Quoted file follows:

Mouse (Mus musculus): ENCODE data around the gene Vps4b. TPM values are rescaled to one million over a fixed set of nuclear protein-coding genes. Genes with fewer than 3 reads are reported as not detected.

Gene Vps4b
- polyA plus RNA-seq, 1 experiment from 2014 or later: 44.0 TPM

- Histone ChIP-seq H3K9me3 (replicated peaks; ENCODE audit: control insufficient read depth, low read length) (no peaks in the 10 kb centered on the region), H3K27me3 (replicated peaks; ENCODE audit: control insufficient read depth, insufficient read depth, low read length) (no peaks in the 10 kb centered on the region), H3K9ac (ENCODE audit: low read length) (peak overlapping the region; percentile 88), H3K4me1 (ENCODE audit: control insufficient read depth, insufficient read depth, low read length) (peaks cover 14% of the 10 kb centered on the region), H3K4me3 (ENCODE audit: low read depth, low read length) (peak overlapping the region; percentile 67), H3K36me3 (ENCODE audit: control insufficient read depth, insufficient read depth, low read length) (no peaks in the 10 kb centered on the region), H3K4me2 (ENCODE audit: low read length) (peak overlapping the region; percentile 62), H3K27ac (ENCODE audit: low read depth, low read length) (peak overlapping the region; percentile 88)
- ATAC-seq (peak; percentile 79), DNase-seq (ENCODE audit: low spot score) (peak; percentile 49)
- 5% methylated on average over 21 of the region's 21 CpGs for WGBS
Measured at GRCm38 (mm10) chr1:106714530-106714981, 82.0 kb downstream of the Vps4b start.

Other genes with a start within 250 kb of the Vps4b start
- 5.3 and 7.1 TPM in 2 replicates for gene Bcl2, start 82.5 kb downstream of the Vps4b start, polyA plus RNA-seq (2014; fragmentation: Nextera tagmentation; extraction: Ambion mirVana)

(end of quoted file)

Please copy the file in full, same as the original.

Mouse (Mus musculus): ENCODE data around the gene Vps4b. TPM values are rescaled to one million over a fixed set of nuclear protein-coding genes. Genes with fewer than 3 reads are reported as not detected.

Gene Vps4b
- polyA plus RNA-seq, 1 experiment from 2014 or later: 44.0 TPM

- Histone ChIP-seq H3K9me3 (replicated peaks; ENCODE audit: control insufficient read depth, low read length) (no peaks in the 10 kb centered on the region), H3K27me3 (replicated peaks; ENCODE audit: control insufficient read depth, insufficient read depth, low read length) (no peaks in the 10 kb centered on the region), H3K9ac (ENCODE audit: low read length) (peak overlapping the region; percentile 88), H3K4me1 (ENCODE audit: control insufficient read depth, insufficient read depth, low read length) (peaks cover 14% of the 10 kb centered on the region), H3K4me3 (ENCODE audit: low read depth, low read length) (peak overlapping the region; percentile 67), H3K36me3 (ENCODE audit: control insufficient read depth, insufficient read depth, low read length) (no peaks in the 10 kb centered on the region), H3K4me2 (ENCODE audit: low read length) (peak overlapping the region; percentile 62), H3K27ac (ENCODE audit: low read depth, low read length) (peak overlapping the region; percentile 88)
- ATAC-seq (peak; percentile 79), DNase-seq (ENCODE audit: low spot score) (peak; percentile 49)
- 5% methylated on average over 21 of the region's 21 CpGs for WGBS
Measured at GRCm38 (mm10) chr1:106714530-106714981, 82.0 kb downstream of the Vps4b start.

Other genes with a start within 250 kb of the Vps4b start
- 5.3 and 7.1 TPM in 2 replicates for gene Bcl2, start 82.5 kb downstream of the Vps4b start, polyA plus RNA-seq (2014; fragmentation: Nextera tagmentation; extraction: Ambion mirVana)